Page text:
Martellus Bennett loves playing for the Patriots.
If it wasn’t clear before, it certainly is now after Sunday’s performance in which he caught six passes for 67 yards and three scores that the Patriots love having Bennett play for them.
Yes, it was the Browns, but the ease of operation watching Tom Brady work an offense with both Bennett and Rob Gronkowski brought to mind two words. Not fair.
The Patriots are now in possession of the best tight end in the league and -- quite possibly -- the second best tight end in the league. The Legend of Gronk is established and Sunday’s rumbling jaunts through the Browns showed he’s not about to do a slow fade.
But what we’re seeing from Bennett exceeds expectations. He’s a devastating blocker and -- just as important -- hasn’t even intimated that he doesn’t enjoy it. In the open field, he’s elusive and imaginative. He is a finisher. There aren’t any receptions which stand out as ones on which he could have gotten more yards if he worked harder.
Bennett is on pace for 67 catches, 1,004 yards and 13 touchdowns.
All this means that the soon-to-be free agent is ratcheting up his value. The per-year average of the top eight tight end deals ranges from $10 million (Jimmy Graham) down to $7.5 million (Greg Olsen and Jordan Cameron).
Bennett’s in the final year of a four-year, $20 million deal. He’ll be 30 next season. We knew coming into the year that Bennett might wind up on the list of valued free agents-to-be with Donta Hightower, Jamie Collins, Jabaal Sheard, Logan Ryan, Duron Harmon and restricted free agent Malcolm Butler.
But now he’s not a “maybe” on that list of players the Patriots would miss if he were to leave, Bennett is rising up the list.
Fast-forwarding to the offseason and looming personnel business is antithetical to the Patriots on-field approach of looking no further than the upcoming Sunday.
But we ain’t them.
So -- as we discuss freely whether this is a top-five defense and whether or not this is the best complement of offensive talent around Brady (and Dion Lewis isn’t even back in the mix yet) -- we also have to point out how fleeting this will probably all be.
There will be no head coaching candidate more sought for interviews than offensive coordinator Josh McDaniels. Defensive coordinator Matt Patricia might get some more sniffs as well.
The routinely spectacular plays Collins makes have already likely landed him on the “must-have” lists of rival GMs. Butler is a prime candidate to get handed a massive offer sheet as a restricted free agent by some team that knows the Patriots’ can’t sign ‘em all and takes advantage of that by giving Butler an offer New England can’t match.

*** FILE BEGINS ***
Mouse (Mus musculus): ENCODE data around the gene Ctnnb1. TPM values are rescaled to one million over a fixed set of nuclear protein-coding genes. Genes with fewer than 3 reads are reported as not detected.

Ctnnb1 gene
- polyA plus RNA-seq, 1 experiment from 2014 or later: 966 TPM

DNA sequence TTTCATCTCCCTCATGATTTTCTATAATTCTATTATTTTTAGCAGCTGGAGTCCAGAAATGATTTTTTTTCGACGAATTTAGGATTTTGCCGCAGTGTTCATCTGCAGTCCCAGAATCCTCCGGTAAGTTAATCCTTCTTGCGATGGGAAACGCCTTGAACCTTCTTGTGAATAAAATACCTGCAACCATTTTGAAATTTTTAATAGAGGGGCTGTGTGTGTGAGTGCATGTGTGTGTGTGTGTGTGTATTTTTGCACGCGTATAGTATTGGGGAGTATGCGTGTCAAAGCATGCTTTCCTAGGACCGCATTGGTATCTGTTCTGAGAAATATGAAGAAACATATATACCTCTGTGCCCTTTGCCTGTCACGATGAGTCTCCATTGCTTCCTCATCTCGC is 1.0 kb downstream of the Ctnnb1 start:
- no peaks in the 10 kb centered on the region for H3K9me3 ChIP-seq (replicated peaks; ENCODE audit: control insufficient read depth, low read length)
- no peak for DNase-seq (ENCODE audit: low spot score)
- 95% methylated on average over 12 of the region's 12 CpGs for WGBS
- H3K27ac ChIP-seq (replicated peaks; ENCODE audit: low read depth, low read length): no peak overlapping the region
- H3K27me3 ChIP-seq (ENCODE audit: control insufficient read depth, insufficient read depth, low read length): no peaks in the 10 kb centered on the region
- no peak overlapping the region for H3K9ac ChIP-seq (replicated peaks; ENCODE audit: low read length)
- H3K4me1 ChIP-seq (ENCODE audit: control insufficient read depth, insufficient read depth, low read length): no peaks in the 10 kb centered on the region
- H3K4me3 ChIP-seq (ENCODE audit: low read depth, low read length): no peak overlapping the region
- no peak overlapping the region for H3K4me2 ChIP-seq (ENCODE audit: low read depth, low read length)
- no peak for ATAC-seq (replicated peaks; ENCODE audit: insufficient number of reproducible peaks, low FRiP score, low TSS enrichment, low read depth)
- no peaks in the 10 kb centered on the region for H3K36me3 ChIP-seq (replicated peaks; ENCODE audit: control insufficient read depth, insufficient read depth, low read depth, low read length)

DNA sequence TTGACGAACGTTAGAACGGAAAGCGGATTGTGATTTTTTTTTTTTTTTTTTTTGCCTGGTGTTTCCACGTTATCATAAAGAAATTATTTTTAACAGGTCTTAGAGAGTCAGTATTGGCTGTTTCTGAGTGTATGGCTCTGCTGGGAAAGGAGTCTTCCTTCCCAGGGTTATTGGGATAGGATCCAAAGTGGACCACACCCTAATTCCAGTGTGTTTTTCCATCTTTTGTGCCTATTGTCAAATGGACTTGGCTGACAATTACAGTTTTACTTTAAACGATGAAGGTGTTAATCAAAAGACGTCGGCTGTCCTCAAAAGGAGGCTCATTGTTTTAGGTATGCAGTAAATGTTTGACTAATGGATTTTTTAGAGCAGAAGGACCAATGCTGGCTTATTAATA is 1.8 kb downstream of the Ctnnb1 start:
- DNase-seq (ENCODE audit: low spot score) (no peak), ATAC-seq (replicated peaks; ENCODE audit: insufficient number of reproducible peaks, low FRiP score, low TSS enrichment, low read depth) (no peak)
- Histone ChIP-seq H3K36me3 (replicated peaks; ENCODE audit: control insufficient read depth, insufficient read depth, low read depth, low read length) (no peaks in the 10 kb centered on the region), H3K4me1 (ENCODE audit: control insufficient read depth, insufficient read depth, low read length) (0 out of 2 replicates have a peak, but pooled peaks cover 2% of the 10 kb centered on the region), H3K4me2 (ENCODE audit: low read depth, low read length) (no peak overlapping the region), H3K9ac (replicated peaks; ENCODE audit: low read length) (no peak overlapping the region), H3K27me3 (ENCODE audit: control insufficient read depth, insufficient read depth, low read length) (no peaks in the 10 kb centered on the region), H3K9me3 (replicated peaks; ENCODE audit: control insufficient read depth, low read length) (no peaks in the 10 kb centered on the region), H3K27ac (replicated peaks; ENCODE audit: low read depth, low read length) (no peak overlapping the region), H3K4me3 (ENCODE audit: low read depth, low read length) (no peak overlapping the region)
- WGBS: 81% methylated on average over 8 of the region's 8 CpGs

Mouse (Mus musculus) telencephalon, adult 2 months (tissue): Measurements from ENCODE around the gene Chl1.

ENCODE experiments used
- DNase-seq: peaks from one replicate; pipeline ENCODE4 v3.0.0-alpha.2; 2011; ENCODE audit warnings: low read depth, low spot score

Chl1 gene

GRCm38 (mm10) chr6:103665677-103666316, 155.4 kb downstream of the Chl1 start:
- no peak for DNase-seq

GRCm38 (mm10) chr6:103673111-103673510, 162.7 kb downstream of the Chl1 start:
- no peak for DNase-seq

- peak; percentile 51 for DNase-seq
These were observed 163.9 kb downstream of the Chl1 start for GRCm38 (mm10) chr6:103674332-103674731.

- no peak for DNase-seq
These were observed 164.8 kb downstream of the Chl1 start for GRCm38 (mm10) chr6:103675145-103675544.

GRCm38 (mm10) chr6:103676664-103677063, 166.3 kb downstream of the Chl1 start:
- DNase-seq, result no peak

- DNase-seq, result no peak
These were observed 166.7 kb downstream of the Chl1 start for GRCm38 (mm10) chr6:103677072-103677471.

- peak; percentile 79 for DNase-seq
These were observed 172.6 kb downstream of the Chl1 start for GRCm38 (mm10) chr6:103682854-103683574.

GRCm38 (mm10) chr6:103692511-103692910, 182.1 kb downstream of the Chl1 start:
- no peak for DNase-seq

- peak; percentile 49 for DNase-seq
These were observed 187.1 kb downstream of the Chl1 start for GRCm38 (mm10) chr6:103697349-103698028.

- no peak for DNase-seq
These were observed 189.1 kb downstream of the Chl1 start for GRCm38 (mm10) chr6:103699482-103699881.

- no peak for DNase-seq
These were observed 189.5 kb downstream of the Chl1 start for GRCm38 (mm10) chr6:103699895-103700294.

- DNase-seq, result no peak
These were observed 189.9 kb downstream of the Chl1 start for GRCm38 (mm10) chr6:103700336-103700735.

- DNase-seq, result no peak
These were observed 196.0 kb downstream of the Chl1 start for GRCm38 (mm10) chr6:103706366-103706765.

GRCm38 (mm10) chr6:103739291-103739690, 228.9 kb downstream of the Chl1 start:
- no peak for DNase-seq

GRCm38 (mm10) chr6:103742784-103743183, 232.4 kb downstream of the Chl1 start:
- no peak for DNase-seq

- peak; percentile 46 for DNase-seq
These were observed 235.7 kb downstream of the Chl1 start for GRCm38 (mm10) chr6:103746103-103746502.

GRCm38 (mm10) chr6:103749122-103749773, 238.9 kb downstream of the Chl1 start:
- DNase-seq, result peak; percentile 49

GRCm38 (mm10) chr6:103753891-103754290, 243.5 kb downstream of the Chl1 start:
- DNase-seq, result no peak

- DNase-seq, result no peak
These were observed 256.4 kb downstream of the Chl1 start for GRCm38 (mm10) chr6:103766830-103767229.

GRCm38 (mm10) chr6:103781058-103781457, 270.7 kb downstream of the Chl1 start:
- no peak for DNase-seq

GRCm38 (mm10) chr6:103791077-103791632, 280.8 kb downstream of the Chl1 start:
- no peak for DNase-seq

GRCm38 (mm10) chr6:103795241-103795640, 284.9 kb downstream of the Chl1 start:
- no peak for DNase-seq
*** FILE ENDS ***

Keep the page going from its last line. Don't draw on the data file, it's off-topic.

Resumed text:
Harmon and Ryan are the kind of second-tier free agents that smart teams target in the second wave of free agency. And then there’s the matter of Hightower and Sheard, two players I think the team has to prioritize (along with Butler), but who both cause uneasiness when trying to project durability.
Now mix in Bennett. And, for the hell of it, forecast the 2017 quarterback landscape where the Patriots -- if they don’t deal Jimmy Garoppolo this offseason -- would need to franchise him after next year in order to get trade compensation for him. Will the team leave some cap room post-2017 so they can handle that? Can they with all these players they need to re-sign?
Bennett went into the 2015 season with the Bears unhappy about his contract after a 90-catch, 916-yard season. He had a down year as the Bears descended into dysfunction and was dealt. He hasn’t made a peep about his contract since being here, but it’s dubious to think that he’d be any less interested in making more than, say, Dwayne Allen, Jordan Cameron or Jimmy Graham if he continues to rip it up with the Patriots.
Which then leads to the chicken-egg conversation about whether Bennett is flourishing in New England because he’s in New England or whether he’s simply liberated in this offense. It’s probably a little of both.
Would Bennett entertain a hometown discount for a town that’s barely been his home?
All these things swirl. You can point out that the team is just five games into the season. In reality, it’s at the midway point. Camp opened July 28, the final regular-season game is January 1. That’s 2.5 months down, 2.5 to go.
The team’s played nine of their scheduled 20 games including the preseason. It’s later than you think.
Despite that, don’t expect personnel poobah Nick Caserio’s hands to start shaking as he holds his cards.
Two weeks ago, Bill Belichick told me, “I don’t think you can be afraid of free agency. It’s not like if a guy gets to free agency you can’t re-sign him. You’re in a competitive market but, you know, you’re in a competitive market anyway.”
The Patriots are going to be patient. Whether the fleet of valued free agents – of which Bennett is now one – can afford to be as well is doubtful.
Which is why it’s best to enjoying how the 2016 Patriots look right now. They may not look near the same in 2017.